It used to be a time consuming process to create a halftone pattern. First, I would open a picture in Photoshop, convert it to grayscale, apply a halftone pattern effect, open it up in illustrator, trace it, and if didn’t get messed up somewhere in the process, I would use the halftone pattern in Illustrator. In Illustrator CS3 it is quite a bit easier to create halftone patterns without leaving Illustrator.
This tutorial was created with Illustrator CS3.
I suggest having the Raster Effectsat 300 ppi. This will generate the best quality in the pattern. You can change this by going Effect > Document Raster Effects Settings and chose 300 ppi.
I don’t want to ramble on here, but it is helpful to learn a little about halftone patterns before getting started. Basically, halftones simulate continuous tones with equally spaced dots of varying size. The eye blends these tiny dots into smooth tones. So anything created in Illustrator that contains continuous tone, can be simulated by a halftone. This includes gradients, blends, and gradient meshes. Moreover, you can apply halftone patterns to photos.
Color is also important to note when dealing with halftone patterns. In addition to smooth tones, the human eye blends a limited palette of colors to create numerous colors in a halftone. It kind of works like the color mixer. A halftone pattern mixes dots of Cyan and Yellow to create a green color, just like you mix Cyan and Yellow in your color mixer. If you use processed colors (like the green mixture of Cyan and Yellow) when creating your halftone pattern it might not convert to vector gracefully. I suggest initially using black or spot colors in your halftone pattern. After the halftone is converted to a vector you can change it to a process color (CMYK or RGB).
If any of this doesn’t make sense, just use black as the dark color and white as the light color in your gradients, blends and gradient meshes. After they are converted to vector, use any color you like.
Halftone Patterns from Gradients, Blends and Gradient Meshes
With your gradient, blend, or gradient mesh selected, go Effects > Pixelate > Color Halftone. Change the Max Radius to 20 and keep the rest of the settings the same. If the dots in the halftone patterns are too small or too big, you can change the Max Radius by double clicking the Color Halftone effect in the Appearance Panel.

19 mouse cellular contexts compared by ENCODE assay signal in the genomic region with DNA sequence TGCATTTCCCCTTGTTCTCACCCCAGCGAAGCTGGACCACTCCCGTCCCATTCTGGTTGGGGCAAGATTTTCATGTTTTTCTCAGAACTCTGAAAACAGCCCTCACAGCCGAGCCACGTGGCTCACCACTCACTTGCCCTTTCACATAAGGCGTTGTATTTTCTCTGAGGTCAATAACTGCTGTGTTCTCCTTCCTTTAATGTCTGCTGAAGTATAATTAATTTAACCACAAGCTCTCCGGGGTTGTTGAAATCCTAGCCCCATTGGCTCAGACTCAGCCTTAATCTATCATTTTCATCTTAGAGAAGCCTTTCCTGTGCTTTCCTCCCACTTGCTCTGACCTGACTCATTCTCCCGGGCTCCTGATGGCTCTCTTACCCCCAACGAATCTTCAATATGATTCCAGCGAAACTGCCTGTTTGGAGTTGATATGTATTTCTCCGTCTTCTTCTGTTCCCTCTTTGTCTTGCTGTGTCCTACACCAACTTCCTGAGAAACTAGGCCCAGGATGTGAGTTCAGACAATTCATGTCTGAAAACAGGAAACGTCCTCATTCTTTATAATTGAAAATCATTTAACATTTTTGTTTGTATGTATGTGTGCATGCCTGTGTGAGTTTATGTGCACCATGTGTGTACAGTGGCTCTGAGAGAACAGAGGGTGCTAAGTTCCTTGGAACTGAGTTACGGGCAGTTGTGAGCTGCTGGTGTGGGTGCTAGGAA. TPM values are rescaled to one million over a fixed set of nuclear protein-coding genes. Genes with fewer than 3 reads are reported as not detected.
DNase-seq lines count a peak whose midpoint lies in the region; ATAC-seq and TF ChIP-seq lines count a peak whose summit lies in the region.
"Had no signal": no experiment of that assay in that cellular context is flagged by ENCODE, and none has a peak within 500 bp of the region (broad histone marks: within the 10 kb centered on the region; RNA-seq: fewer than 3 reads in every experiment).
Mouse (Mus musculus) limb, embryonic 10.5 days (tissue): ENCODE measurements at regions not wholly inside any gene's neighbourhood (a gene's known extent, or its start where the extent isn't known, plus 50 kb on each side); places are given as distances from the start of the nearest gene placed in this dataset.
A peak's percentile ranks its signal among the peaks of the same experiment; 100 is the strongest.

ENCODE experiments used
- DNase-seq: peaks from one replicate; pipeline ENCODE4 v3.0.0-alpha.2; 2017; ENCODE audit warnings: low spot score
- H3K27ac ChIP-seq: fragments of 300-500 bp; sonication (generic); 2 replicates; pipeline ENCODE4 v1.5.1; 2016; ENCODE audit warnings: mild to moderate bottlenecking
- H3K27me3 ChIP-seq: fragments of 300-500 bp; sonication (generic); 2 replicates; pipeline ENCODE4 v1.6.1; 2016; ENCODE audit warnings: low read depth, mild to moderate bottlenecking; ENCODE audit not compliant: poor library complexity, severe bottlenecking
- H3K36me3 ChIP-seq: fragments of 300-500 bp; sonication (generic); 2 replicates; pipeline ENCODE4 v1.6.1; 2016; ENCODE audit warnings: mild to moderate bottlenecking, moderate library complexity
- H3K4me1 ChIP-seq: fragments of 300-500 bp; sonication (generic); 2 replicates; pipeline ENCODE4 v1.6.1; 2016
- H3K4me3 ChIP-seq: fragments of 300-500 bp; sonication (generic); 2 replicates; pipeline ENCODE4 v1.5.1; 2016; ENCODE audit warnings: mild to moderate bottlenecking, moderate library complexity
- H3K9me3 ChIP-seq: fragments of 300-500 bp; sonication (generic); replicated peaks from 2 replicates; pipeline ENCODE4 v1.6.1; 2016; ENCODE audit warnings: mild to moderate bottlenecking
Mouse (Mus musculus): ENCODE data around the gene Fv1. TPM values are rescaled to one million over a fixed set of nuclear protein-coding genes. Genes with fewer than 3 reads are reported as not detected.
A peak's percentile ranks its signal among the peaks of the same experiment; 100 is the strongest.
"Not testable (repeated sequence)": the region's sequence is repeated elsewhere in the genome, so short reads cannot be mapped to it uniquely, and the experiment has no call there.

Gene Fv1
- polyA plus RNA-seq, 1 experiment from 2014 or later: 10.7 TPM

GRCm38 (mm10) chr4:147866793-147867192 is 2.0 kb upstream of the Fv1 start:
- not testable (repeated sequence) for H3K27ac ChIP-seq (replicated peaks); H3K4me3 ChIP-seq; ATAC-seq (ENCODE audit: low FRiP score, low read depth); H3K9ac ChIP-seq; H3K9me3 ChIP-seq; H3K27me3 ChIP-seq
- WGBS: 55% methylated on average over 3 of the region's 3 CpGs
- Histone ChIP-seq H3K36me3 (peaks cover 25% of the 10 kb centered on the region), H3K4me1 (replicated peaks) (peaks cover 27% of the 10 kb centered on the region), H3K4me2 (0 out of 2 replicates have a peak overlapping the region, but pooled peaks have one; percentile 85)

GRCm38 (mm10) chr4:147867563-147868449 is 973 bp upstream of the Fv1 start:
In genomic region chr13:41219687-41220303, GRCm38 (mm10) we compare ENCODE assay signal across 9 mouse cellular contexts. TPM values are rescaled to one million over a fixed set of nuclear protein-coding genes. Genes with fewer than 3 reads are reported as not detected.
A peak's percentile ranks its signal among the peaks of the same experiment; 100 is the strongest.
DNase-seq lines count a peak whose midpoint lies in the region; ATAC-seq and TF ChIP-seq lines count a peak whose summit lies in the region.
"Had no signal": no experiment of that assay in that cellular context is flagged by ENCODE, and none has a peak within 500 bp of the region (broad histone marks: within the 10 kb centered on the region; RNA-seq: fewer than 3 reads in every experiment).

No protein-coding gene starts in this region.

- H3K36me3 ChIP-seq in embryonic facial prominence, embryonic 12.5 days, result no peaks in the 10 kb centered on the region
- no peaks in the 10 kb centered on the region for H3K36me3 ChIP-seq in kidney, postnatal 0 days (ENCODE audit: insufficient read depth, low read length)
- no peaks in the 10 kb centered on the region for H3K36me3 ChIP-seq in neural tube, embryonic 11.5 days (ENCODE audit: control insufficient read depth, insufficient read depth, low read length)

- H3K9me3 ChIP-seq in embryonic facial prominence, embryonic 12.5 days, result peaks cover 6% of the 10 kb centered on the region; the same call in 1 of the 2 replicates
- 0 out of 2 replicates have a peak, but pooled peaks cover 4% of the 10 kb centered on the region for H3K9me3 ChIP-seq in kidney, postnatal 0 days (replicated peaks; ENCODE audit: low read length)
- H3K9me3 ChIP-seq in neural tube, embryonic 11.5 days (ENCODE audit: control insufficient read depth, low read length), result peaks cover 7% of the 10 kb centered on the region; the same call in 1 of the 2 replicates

Now you can trace the image to create vector art. Like the previous Grunge Text Tutorial, it is easier to work with the image once it is vector. Moreover, I am going to use the same settings in that tutorial.
First, expand the image by going Object > Expand Appearance. With the image selected, the Control Panel defaults to the Live Trace options. Click the Arrow Button beside the Live Trace button and select Tracing Options. If you wish, you can also go Object > Live Trace > Tracing Options. You don’t have to change all the options, just the ones below.
- Mode: Color (select if your object contains color, hopefully you are just using black and white)
- Max Colors: Dependent on how many colors you used,if any.
- Path Fitting: 1px
- Minimum Area: 1px
- Corner Angle: 1
- Ignore White: Check this box
It is not a bad idea to save a Preset in the Tracing Options. Saving a preset makes it easy to recall these setting. Press the Expand button on your Control Panel, and now you have vector art!
Halftones from Photos
First, place a photo on the document by going File > Place and choose your photo. Once the photo is on the document, embedded it by pressing the Embed button on the Control Panel. Next, go Edit > Edit Colors > Convert to Grayscale. Now you can apply the same settings for the halftone pattern effect and vector tracing as before. Again, you can always go back and change the Max Radius if the dots are too small or too big. Now it is really easy to spice up the halftone pattern with color!
If you want some more halftone options, check out the halftone swatches available in Illustrator. In my opinion these are not as versatile as the previous techniques, but they are worth exploring. To open these swatches, click on the pop-up menu in the Swatch Panel. Next, go Open Swatch Library > Patterns > Basic Graphics > Basic Graphics_Dots. The last five swatches in the set are the halftone swatches.
Don’t stop there! Try playing around with the halftone pattern settings or use the halftone pattern effect on color photos and other vector objects. Below is an example of how I integrated these techniques into one of my illustrations.
There are many of you wondering if you can create these halftone effects with perfect circles in the halftone pattern. Unfortunately, with the techniques above, the circles in the patterns will never be perfect. However, there is an awesome Illustrator plug-in that can help in creating perfect halftone patterns called Phantasm CS. You might have already heard of this plug-in and if you have, you know about it’s unparalleled color adjustment tools. Now, Phantasm CS has added an amazing halftone tool! Phantasm CS now makes it super easy to create a perfect halftone effect. Moreover, you have total control over the halftone pattern. I advise any Illustrator user to buy the plug-in just for the color adjustment tools, but with the added benefit of the halftone tools, you would be crazy not to get this plug-in. I also suggest checking out the Phantasm CS Halftone tool demonstration video and learn about how powerful this tool is!